Military Commissaries Could Get More Expensive
Diapers, toothpaste, medicine - just some of the everyday items that could get more expensive for military service members and retirees.
Veteran Mike Plummer is not happy.
"But if you are relying on people to to volunteer, you have to incentivize them and once you incentivize them and bring them in, then you can't just turn it off all willy nilly and say, 'We changed our mind,'" he said.
Plummer is talking about Monday's budget proposal by Defense Secretary Chuck Hagel.
Part of that proposal includes cutting funds to military commissaries.
"Over three years we will reduce by $1 billion the annual direct subsidy provided to military commissaries, which now totals $1.4 billion," Hagel said.
Through commissaries, active military and veterans can save about 30 percent on many name brand items.
Plummer says a decrease in those savings can cost military families thousands of dollars.
"Part of our privileges with being in the military is being able to shop at the commissary and if you make it competitive to civilian prices then what's the incentive to go," said Staff Sergeant Jason Weber, an active duty soldier.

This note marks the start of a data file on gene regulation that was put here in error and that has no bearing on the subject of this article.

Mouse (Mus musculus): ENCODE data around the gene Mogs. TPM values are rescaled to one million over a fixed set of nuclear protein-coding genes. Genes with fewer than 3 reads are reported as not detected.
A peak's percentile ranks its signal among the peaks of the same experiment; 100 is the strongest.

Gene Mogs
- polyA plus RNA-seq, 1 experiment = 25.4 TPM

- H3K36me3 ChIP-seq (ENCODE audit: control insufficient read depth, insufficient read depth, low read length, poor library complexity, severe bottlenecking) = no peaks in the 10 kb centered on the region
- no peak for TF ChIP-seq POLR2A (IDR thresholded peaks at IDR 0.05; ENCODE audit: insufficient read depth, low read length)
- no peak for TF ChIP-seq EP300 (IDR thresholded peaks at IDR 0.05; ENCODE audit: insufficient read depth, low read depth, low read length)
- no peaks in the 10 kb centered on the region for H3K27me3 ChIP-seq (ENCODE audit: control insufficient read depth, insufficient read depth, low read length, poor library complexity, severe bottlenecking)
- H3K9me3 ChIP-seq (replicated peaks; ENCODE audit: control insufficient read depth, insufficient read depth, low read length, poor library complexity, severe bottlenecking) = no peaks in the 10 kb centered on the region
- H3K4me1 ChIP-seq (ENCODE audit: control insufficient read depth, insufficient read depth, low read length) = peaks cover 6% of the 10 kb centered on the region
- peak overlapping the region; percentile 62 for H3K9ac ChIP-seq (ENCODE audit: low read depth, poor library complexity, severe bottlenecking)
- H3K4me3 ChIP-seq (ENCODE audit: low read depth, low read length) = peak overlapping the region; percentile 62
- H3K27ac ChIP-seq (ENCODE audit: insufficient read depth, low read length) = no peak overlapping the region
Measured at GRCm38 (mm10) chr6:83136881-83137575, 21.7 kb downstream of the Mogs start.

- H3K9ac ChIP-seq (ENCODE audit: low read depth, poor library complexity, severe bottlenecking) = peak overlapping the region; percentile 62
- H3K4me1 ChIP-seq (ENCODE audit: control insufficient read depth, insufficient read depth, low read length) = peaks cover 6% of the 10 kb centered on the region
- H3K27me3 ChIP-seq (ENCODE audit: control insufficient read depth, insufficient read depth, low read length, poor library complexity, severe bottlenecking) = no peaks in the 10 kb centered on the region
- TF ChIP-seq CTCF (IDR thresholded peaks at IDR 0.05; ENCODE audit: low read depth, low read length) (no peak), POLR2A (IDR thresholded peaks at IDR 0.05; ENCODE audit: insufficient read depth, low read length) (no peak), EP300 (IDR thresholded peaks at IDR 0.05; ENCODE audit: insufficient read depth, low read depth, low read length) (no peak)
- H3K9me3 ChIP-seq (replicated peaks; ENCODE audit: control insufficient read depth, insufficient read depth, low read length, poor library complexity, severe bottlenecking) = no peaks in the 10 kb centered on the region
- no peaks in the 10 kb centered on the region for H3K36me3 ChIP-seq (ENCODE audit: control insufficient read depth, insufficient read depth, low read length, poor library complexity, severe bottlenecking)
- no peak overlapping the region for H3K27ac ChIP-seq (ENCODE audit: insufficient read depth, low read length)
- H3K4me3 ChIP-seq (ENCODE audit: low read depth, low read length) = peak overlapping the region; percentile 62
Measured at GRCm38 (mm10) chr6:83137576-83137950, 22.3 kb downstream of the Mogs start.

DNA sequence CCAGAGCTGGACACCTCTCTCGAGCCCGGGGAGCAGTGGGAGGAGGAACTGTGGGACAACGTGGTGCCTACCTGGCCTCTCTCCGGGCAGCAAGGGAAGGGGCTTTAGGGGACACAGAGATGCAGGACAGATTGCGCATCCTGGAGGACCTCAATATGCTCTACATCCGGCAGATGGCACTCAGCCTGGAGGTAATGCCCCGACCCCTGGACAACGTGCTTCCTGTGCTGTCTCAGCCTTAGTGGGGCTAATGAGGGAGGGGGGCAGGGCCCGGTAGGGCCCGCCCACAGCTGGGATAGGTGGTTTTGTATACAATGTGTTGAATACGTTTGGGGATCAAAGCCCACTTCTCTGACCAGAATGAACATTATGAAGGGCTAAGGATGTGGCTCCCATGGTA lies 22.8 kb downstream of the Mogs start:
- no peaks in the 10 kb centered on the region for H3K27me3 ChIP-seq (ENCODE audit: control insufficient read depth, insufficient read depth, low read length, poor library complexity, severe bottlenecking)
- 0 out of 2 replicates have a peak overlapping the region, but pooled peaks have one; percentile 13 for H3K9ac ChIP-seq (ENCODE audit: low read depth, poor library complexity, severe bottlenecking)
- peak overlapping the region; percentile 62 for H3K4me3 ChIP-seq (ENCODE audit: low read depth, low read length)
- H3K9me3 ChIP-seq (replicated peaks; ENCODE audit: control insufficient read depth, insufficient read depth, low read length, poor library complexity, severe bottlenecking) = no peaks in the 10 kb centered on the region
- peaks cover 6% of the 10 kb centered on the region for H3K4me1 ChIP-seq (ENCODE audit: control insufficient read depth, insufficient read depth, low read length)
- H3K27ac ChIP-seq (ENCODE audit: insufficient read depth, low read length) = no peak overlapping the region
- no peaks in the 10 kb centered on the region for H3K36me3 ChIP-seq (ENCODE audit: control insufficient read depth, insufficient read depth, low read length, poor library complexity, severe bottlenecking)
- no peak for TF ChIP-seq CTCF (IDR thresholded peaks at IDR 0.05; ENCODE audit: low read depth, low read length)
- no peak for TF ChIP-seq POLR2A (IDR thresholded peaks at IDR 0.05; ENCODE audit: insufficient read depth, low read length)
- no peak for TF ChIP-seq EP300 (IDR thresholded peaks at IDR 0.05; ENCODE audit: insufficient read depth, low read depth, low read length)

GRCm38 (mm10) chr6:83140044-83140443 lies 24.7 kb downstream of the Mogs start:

Right now Weber says his incentive is the price of meat.
Now he pays almost $2 less per pound for meat.
If those discounts are slashed Plummer says the effect will be widespread.
"Because it's impact on everybody, not just the soldiers but the soldiers families and retirees and reservists, National Guard, Coast Guard, Air Force, all of them are using commissaries," said Plummer.
Under the proposal, commissaries would still get free rent and wouldn't pay taxes.
Hagel says if the proposal is approved, commissaries would still be able to provide good deals to service members and retirees.
Whether or not that's true remains to be seen.